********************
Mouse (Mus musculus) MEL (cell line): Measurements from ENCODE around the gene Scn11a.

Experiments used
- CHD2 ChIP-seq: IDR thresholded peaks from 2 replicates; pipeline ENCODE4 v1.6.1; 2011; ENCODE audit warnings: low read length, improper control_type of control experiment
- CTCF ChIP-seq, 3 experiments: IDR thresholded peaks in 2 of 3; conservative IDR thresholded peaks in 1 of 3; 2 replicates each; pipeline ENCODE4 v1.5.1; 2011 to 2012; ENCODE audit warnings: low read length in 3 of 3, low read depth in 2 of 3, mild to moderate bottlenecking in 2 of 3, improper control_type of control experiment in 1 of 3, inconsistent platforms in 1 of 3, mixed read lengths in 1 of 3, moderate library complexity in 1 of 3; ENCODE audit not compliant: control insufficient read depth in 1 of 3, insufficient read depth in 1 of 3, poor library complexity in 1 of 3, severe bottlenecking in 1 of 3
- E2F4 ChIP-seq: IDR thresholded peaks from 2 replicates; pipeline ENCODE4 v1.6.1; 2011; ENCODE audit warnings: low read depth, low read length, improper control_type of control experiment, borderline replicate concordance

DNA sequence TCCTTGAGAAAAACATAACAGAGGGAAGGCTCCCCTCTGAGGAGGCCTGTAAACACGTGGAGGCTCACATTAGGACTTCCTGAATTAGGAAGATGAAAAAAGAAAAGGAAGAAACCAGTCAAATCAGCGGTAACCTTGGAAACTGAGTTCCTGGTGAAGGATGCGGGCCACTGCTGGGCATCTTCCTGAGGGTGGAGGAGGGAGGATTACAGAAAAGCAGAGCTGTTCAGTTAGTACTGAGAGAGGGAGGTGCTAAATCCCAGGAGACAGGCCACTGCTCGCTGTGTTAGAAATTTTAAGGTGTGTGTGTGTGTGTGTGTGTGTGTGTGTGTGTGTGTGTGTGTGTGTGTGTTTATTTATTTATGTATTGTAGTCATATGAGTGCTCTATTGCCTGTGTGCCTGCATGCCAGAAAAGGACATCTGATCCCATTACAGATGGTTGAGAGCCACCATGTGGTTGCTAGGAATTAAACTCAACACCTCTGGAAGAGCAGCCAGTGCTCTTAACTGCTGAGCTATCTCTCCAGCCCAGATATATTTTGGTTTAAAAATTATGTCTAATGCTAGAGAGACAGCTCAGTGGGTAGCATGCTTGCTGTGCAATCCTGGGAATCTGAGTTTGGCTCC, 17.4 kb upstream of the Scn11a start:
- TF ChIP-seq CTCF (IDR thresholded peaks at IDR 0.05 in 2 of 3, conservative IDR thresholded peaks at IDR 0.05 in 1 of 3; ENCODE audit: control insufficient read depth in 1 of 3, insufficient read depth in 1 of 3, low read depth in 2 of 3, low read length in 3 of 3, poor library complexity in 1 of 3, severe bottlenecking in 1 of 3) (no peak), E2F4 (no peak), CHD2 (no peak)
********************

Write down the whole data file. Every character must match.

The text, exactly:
Mouse (Mus musculus) MEL (cell line): Measurements from ENCODE around the gene Scn11a.

Experiments used
- CHD2 ChIP-seq: IDR thresholded peaks from 2 replicates; pipeline ENCODE4 v1.6.1; 2011; ENCODE audit warnings: low read length, improper control_type of control experiment
- CTCF ChIP-seq, 3 experiments: IDR thresholded peaks in 2 of 3; conservative IDR thresholded peaks in 1 of 3; 2 replicates each; pipeline ENCODE4 v1.5.1; 2011 to 2012; ENCODE audit warnings: low read length in 3 of 3, low read depth in 2 of 3, mild to moderate bottlenecking in 2 of 3, improper control_type of control experiment in 1 of 3, inconsistent platforms in 1 of 3, mixed read lengths in 1 of 3, moderate library complexity in 1 of 3; ENCODE audit not compliant: control insufficient read depth in 1 of 3, insufficient read depth in 1 of 3, poor library complexity in 1 of 3, severe bottlenecking in 1 of 3
- E2F4 ChIP-seq: IDR thresholded peaks from 2 replicates; pipeline ENCODE4 v1.6.1; 2011; ENCODE audit warnings: low read depth, low read length, improper control_type of control experiment, borderline replicate concordance

DNA sequence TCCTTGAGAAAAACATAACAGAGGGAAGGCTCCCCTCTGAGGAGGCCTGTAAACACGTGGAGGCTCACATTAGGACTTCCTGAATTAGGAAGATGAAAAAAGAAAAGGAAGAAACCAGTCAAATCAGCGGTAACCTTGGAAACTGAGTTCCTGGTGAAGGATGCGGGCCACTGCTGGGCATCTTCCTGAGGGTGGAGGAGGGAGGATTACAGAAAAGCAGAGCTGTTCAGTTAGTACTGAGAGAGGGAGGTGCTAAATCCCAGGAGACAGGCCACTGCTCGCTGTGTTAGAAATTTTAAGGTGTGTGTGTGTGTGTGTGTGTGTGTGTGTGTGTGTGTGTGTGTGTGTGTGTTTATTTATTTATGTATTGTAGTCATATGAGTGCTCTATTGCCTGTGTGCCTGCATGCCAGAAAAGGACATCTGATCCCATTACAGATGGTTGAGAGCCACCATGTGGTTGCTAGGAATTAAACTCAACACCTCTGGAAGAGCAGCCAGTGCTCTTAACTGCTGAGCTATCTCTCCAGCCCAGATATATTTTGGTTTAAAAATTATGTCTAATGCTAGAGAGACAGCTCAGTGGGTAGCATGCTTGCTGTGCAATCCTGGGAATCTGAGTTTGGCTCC, 17.4 kb upstream of the Scn11a start:
- TF ChIP-seq CTCF (IDR thresholded peaks at IDR 0.05 in 2 of 3, conservative IDR thresholded peaks at IDR 0.05 in 1 of 3; ENCODE audit: control insufficient read depth in 1 of 3, insufficient read depth in 1 of 3, low read depth in 2 of 3, low read length in 3 of 3, poor library complexity in 1 of 3, severe bottlenecking in 1 of 3) (no peak), E2F4 (no peak), CHD2 (no peak)